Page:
I check the time: it’s 2am.
The phone is plugged into my computer, which is itself plugged into the wall. There is a big daisy-chain of gadgets soaking up as much energy as possible from the unfamiliar wall-sockets, each tethered to the other out of necessity, their individuality limited by the single UK-outlet adapter I brought with me on my short trip to England.
I turn back to the window and gaze out at Tower Bridge. It’s beautifully lit by the just-rising sun peeking over the horizon enough to make me wonder if my phone’s clock is accurate. As I measure the bridge’s aesthetics with my eyes, I assess the situation with my brain.
It’s been a long day. Really long. My flight from London to Keflavík was cancelled because of an ash cloud sputtered into international airspace by an Icelandic volcano, but not before we passengers were told that it would be just fine, don’t worry, you’ll make it back as planned.
A string of disappointments led to standing in a queue 100-people long, waiting for over an hour for some kind of shuttle that would be taking us who-knows-where so that we could leave the airport for the night, allowing the security guards to go get some sleep without having to worry we’ll spend the night stealing Toblerone from the duty-free store.
It was a full-sized bus that picked us up, and with hip-hop-trance music playing in the background, we watched and judged as the bus driver drove for what seemed like hours before pulling into an alleyway, turning around, and plunging forward into the darkness in the opposite direction, obviously uncertain as to where he was going.
At about 12:30am, we pulled along a small side street adjacent to London’s famous Tower Bridge. We started to unload, weary would-be flyers sleepily wobbling out of the club-music-infused bus out into the chilly, dark night. We were all a little concerned that the driver may have finally just given up and decided that this would be a good spot to dump the tourists with little chance of our bodies ever being found, but we were also too tired to care about our potential impending doom.
Thankfully, minutes after arriving, I found myself sitting at a table, eating a hastily prepared (but delicious) buffet dinner in a lovely hotel. I gobbled the meal as quickly as I could and headed downstairs to use the archaic terminal that was the only Internet access point in the building, before fumbling my way to the fourth floor, sliding my keycard into the door, and nearly falling into an enormous (and incredibly comfortable) bed.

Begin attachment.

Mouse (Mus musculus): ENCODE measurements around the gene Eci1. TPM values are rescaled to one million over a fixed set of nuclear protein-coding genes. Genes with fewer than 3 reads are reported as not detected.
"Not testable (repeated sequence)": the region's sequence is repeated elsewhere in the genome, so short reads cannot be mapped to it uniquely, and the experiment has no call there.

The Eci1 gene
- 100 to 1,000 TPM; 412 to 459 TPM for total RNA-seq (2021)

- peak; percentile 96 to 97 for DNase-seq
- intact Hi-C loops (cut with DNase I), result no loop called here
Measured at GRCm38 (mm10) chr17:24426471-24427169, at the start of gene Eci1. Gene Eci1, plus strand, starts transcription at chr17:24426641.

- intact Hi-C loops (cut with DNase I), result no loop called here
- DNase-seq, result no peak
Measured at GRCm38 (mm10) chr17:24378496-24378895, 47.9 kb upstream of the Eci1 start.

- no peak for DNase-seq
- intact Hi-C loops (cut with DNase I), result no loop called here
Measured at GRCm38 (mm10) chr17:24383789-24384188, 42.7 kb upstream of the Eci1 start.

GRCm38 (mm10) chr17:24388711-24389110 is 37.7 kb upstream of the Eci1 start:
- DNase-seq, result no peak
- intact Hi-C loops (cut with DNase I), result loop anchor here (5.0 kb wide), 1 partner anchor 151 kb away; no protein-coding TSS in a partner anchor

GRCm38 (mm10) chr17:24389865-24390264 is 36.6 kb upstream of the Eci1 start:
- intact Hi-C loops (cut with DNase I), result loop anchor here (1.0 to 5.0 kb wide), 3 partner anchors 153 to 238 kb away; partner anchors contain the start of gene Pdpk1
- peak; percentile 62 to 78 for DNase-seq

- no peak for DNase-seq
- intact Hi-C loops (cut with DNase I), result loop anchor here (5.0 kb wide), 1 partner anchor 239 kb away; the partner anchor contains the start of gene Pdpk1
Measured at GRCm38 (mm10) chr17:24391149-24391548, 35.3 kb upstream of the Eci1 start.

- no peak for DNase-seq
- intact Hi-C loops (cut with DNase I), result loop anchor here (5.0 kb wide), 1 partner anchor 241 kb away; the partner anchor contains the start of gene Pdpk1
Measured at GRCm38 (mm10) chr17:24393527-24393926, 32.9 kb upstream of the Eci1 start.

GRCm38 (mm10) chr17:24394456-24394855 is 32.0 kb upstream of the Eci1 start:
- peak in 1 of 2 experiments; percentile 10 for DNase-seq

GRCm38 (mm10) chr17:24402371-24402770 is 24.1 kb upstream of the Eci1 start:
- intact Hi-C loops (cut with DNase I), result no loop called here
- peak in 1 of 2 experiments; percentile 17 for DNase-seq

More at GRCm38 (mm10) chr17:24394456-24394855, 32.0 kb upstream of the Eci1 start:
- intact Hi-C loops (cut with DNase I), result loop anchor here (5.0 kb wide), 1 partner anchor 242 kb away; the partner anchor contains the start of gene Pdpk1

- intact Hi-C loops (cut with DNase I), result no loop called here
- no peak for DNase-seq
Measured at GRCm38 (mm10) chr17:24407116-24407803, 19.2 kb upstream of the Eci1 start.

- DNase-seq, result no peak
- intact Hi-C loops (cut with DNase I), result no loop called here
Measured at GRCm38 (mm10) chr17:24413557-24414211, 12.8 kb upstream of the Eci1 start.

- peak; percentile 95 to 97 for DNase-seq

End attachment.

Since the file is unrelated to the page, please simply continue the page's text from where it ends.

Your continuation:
I stayed in bed less than a minute, however, as I knew the bus would be coming back to pick us up in just a few hours, and all of my methods of communication, my phone, my computer, my iPod, had run out of juice during the day, leaving me without access to the outside world. I began pulling cords from tiny pockets in my bag and rigging up the most suitable solution I could devise.
And now here I stand, electronics charging, clothing for the ride back to the airport (and hopefully, back to Iceland) laid out, and eyes drooping from the weight of the day and the expected burdens of the coming morning.
But the bridge is beautiful, so I stare out the window for a few more moments, committing the moment to memory and reminding myself that sometimes a single moment, just one mental snapshot commemorating a second in time, can justify a day of exhaustion and mental anguish.
Update: February 10, 2017
Back then, I was using an iPod Touch instead of a phone as I traveled. This was a device that had all the functionality of an iPhone, but cost about half as much, was skinnier, and lacked the SIM-card slot. Which was fine for me, as most of the communicating I did while on the road was via the internet, anyway. I could pick up WiFi signals most places, and I wasn’t going to pay the ridiculous roaming fees that were available, so it worked splendidly for my purposes.
These days, though, there are many other options, including cheap phones and slow-but-free roaming gimmicks side-carted on to US phone plans.